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FIGURE 8 Three sets of mechanical (g) and electrical (mV) tracings from the caudad region of the stomach. (A) Slow-wave depolarization of insufficient magnitude to cause contraction. (B) Increased depolarization results in contraction. (C) Electrical slow wave with multiple spike potentials and extended plateau produces a vigorous and extended contraction.

Although digestive events and the resulting neural and hormonal input to the stomach are not necessary for slow waves to occur, they markedly affect the amplitude of the slow waves and the degree of spiking on the plateau potential and, thus, the frequency of the contractions. These events have important regulatory effects on gastric motility. In general, vagal stimulation increases the force and frequency of contractions, whereas sympathetic stimulation decreases both of these parameters. Gastrin and motilin stimulates contractions, and secretin and gastric inhibitory peptide (GIP) decrease contractions. Motilin is responsible for the periodic contractions of the migrating motor complex during fasting. The physiologic significance of the gastric motor effects of gastrin, secretin, and GIP is doubtful.

Gastric Emptying

After a normal mixed meal, the stomach may contain 1500 mL of solids, ingested liquids, and gastric juice that take approximately 3 hr to empty into the duodenum. Gastric emptying is regulated by a variety of mechanisms to ensure that it occurs at a rate optimal for the digestion and absorption of nutrients and the neutralization of gastric contents. In general, the greater the volume, the more rapidly the contents empty. Liquids empty more rapidly than solids, and solids must be reduced in size to particles of 2 mm3 or less for emptying to occur. The regulation of emptying based on volume and particle size is, for the most part, intrinsic to the gastric smooth muscle itself.

The most rapidly emptying substance is isotonic saline. Both hypo- and hypertonic saline empty more slowly. The addition of calories, especially in the form of lipids, or acid further slows emptying. The receptors for these responses are located in the duodenal mucosa and are sensitive to changes in osmolarity, pH, or lipid content. Receptor activation triggers several neural and hormonally mediated mechanisms that inhibit gastric emptying. For example, fats release CCK, which physiologically inhibits emptying. Acid, when placed in the duodenum, inhibits motility and gastric emptying with a latent period as short as 20-40 sec, indicating that the inhibition is due to a neural reflex. This reflex appears to be entirely intrinsic, with information from the duodenal receptors to the gastric smooth muscle carried by the neurons of the intramural plexuses. Other hormones such as secretin and GIP also inhibit emptying, but do not appear to do so in physiologic concentrations. Much of the regulation of gastric emptying is mediated by as yet undefined pathways.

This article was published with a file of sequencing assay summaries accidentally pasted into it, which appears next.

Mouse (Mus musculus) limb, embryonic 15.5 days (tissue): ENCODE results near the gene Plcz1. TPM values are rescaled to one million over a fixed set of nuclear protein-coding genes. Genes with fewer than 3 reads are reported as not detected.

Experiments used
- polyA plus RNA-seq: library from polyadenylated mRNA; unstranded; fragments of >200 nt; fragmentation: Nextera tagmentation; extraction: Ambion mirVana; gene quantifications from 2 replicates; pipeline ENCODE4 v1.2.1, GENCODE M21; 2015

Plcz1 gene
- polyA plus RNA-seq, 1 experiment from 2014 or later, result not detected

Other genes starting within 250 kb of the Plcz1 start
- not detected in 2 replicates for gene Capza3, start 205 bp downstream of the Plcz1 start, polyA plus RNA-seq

FIGURE 8 Three sets of mechanical (g) and electrical (mV) tracings from the caudad region of the stomach. (A) Slow-wave depolarization of insufficient magnitude to cause contraction. (B) Increased depolarization results in contraction. (C) Electrical slow wave with multiple spike potentials and extended plateau produces a vigorous and extended contraction.

Clinical Note

Most disorders of gastric motility result in abnormalities of gastric emptying. Impaired emptying produces symptoms of fullness, loss of appetite, nausea, and sometimes vomiting. Reduced emptying may be caused by obstruction of the gastroduodenal canal by peptic ulcers or cancer. Vagotomy, which may be performed to reduce acid secretion in patients with peptic ulcer disease, delays gastric emptying. This is usually prevented by a procedure called pyloroplasty, in which the surgeon cuts and weakens the muscle in the pyloric area. A rapid rate of gastric emptying may result in diarrhea due to the osmotic load placed in the small intestine during a given time period. Increased rates of gastric emptying are also associated with duodenal ulcer disease, indicating that the acid entering the intestine cannot be neutralized before it damages the duodenal mucosa.

Inhibition of gastric emptying results from a variety of changes in gastric and duodenal motility. These include increased distensibility of the orad stomach (this is the effect of CCK, for example), decreased frequency and force of peristaltic contractions in the caudad stomach, decreased diameter of the pylorus, and increased tone and, hence, pressure of the proximal duodenum. Although noticeable differences exist between the motility of the distal stomach and proximal duodenum, it is unclear whether a true sphincter exists at the pylorus. Some investigators have demonstrated a zone of increased pressure (indicative of a sphincter) between the human stomach and duodenum, but others have failed to do so. It is also uncertain whether a distinct anatomic ring of circular muscle exists between the two. However, recent studies have shown that the pylorus can contract independently and produce a large effect on gastric emptying.

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